If you are searching for a unique, somewhat different, strange-looking flower, consider the passionflower, Passiflora incarnata. This is really an interesting plant. The genus Passiflora has more than 500 species, most of which are native to the tropics, so there are many instances around the world. We are blessed to have several species in our region. The alien-looking flower is actually blooming in Georgia’s coastal plain right now. Around our property, the passionflower is full of surprises; just a few days ago I found two new instances of passionflower popping up. I find those exciting possibilities for new caterpillars and butterflies. Speaking of which, the passionflower is a host plant for the gulf fritillary (Agraulis vanillae) butterfly and many others including the zebra longwing (Heliconius charithonia), crimson patch longwing (Heliconius erato), red-banded hairstreak (Calycopis cecrops), julia heliconian (Dryas iulia), variegated fritillary (Euptoieta claudia), checkered white (Pontia protodice), cloudless sulphur (Phoebis sennae), and gray hairstreak (Strymon melinus).

But there is more to the passionflower than just being a host plant. It has lovely green foliage, medicinal purposes, and can even be used for adult beverages. It is a staple in many butterfly gardens. We moved into our house about two years ago, and we are performing do-It-yourself landscaping around the house. Of course, the passionflower is included and seems quite happy on the south side of our house, making its way through the berm, untrellised and weaving through the other natives.

Care of the passionflower is simple. Passionflowers grow and bloom best when the soil is kept moist; they need about 1 to 1-1/2 inches of water every week. The vine dies back in winter, but during its active season, it grows from 15-25 feet tall and can spread 5-8 feet. It grows in USDA Plant Hardiness Zones 6 – 11. The passionflower likes full sun to part shade and average soil that is well drained. Pick a spot in the garden where the plants may either climb or spread freely. The plants may be propagated from seed or by cuttings. Seeds should be collected in the fall after the fruit has begun to shrivel. They can also be propagated from softwood cuttings, layering, or rhizomes. Another attribute of the passionflower is its deer resistance, a characteristic that becomes important when the deer are roaming freely around your property.

While this article will not provide any details on the medicinal aspects of the passionflower, there is a long history dating before European arrival, when the native Americans used different parts of the plant for various ailments. Native American tribes used purple passionflower for food, drink, and medicinal purposes.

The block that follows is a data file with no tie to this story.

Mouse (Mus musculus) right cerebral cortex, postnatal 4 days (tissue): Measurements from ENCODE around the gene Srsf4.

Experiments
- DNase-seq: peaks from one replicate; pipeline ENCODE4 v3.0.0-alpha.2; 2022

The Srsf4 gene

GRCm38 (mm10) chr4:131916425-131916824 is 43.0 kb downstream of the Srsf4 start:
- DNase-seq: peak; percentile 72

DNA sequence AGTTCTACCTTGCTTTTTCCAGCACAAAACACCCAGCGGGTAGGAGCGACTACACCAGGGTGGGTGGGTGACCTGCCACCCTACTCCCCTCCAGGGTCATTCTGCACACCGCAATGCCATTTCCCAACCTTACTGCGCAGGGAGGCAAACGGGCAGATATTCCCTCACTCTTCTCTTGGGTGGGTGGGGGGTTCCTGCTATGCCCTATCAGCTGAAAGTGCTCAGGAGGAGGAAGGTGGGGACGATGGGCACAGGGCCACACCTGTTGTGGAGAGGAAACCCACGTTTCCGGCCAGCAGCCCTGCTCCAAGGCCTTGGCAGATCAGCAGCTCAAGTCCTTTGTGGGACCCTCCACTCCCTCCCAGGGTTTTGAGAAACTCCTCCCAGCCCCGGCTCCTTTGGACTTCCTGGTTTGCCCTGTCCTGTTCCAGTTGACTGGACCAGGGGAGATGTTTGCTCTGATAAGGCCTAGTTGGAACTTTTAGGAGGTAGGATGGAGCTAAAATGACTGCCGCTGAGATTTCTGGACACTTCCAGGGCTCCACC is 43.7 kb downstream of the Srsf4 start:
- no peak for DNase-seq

Trillium maculatum and T. underwoodii

Did I mention the passionflower has fruit? Yes, it is called maypop. It is sweet, yellowish, and roughly the size of a chicken’s egg, and sometimes is used in adult beverages. Last year a customer came to buy some passionflower vines– not for the typical use as a host plant for the gulf fritillary butterfly–but to use in an adult beverage called a Mojito. Apparently, passion fruit juice can be purchased at the grocery store or you can make your own. Be aware, however, the DIY method requires quite a bit of work and is tarter than the sweeter, store bought juice. The customers shared the recipe, so contact the author if you would like to have it.

A question I had was why it was named passionflower. There is quite a story here — the plant of the genus Passiflora has flowers which resemble aspects of the biblical passion. It seems to have first gotten its name in medieval Spain. The Wordsworth Dictionary of Phrase and Fable provides this interesting explanation:

  • The leaf symbolizes the spear.
  • The five anthers, the five wounds.
  • The tendrils, the cords or whips.
  • The column of the ovary, the pillar of the cross.
  • The stamens, the hammers.
  • The three styles, the three nails.
  • The fleshy threads within the flowers, the crown of thorns.
  • The calyx, the glory or nimbus.
  • The white tint, purity.
  • The blue tint, heaven.
  • It stays open three days, symbolizing the three years’ earthly ministry of Jesus Christ.

Finally, the passionflower is a staple in any butterfly garden, and it can provide an exciting launching pad for bringing many varieties of butterflies to your yard. If you decide to incorporate this into your landscape, it is common to plant them in open or cultivated fields, rocky slopes, thin woods, roadsides, fence rows and thickets. No matter the reason or appeal you have to use the passionflower, it is worthwhile for the beauty of the butterfly, the fondness of the flower, and the intoxicating tartness of the maypop’s nectar. Enjoy it.


Brewer, E. C. (2001), The Wordsworth dictionary of phrase and fable, Wordsworth Reference, p. 826, URL.
Passion Flowers (2020) (Passiflora spp),  URL.
Peterson, J. S. (2006). Plant guide: purple passionflower Passiflora incarnata L., URL.
Plant profile for Passiflora incarnata L. purple passionflower, PLANTS Database, URL.
Sweet, K.Top 10 Butterfly Host Plants, Birds and Blooms, URL.



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